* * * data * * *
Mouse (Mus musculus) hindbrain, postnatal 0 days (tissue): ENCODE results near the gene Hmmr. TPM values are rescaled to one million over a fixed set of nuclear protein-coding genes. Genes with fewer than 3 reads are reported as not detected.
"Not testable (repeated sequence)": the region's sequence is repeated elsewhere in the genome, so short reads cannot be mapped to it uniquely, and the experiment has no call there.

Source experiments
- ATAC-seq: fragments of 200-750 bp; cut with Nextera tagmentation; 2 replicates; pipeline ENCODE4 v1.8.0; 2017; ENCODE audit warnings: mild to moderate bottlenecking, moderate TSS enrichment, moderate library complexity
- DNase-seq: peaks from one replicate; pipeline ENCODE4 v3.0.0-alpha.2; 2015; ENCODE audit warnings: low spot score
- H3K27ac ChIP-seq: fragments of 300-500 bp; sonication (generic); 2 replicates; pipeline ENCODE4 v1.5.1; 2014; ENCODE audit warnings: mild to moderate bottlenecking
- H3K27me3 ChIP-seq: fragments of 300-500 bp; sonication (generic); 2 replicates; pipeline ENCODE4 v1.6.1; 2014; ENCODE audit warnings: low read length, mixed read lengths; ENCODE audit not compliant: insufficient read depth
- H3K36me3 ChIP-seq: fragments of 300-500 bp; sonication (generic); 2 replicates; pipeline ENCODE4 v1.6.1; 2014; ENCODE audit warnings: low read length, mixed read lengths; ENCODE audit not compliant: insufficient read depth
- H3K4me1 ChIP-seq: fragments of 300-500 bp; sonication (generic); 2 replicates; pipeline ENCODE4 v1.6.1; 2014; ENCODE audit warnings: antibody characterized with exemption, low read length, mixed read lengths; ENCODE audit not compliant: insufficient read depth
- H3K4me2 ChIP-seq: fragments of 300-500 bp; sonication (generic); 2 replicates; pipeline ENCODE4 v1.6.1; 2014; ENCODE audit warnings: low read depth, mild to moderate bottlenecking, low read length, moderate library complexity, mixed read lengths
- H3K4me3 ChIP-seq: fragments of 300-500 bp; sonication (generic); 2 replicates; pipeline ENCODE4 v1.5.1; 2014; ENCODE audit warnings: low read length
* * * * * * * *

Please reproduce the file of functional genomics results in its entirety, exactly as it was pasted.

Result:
Mouse (Mus musculus) hindbrain, postnatal 0 days (tissue): ENCODE results near the gene Hmmr. TPM values are rescaled to one million over a fixed set of nuclear protein-coding genes. Genes with fewer than 3 reads are reported as not detected.
"Not testable (repeated sequence)": the region's sequence is repeated elsewhere in the genome, so short reads cannot be mapped to it uniquely, and the experiment has no call there.

Source experiments
- ATAC-seq: fragments of 200-750 bp; cut with Nextera tagmentation; 2 replicates; pipeline ENCODE4 v1.8.0; 2017; ENCODE audit warnings: mild to moderate bottlenecking, moderate TSS enrichment, moderate library complexity
- DNase-seq: peaks from one replicate; pipeline ENCODE4 v3.0.0-alpha.2; 2015; ENCODE audit warnings: low spot score
- H3K27ac ChIP-seq: fragments of 300-500 bp; sonication (generic); 2 replicates; pipeline ENCODE4 v1.5.1; 2014; ENCODE audit warnings: mild to moderate bottlenecking
- H3K27me3 ChIP-seq: fragments of 300-500 bp; sonication (generic); 2 replicates; pipeline ENCODE4 v1.6.1; 2014; ENCODE audit warnings: low read length, mixed read lengths; ENCODE audit not compliant: insufficient read depth
- H3K36me3 ChIP-seq: fragments of 300-500 bp; sonication (generic); 2 replicates; pipeline ENCODE4 v1.6.1; 2014; ENCODE audit warnings: low read length, mixed read lengths; ENCODE audit not compliant: insufficient read depth
- H3K4me1 ChIP-seq: fragments of 300-500 bp; sonication (generic); 2 replicates; pipeline ENCODE4 v1.6.1; 2014; ENCODE audit warnings: antibody characterized with exemption, low read length, mixed read lengths; ENCODE audit not compliant: insufficient read depth
- H3K4me2 ChIP-seq: fragments of 300-500 bp; sonication (generic); 2 replicates; pipeline ENCODE4 v1.6.1; 2014; ENCODE audit warnings: low read depth, mild to moderate bottlenecking, low read length, moderate library complexity, mixed read lengths
- H3K4me3 ChIP-seq: fragments of 300-500 bp; sonication (generic); 2 replicates; pipeline ENCODE4 v1.5.1; 2014; ENCODE audit warnings: low read length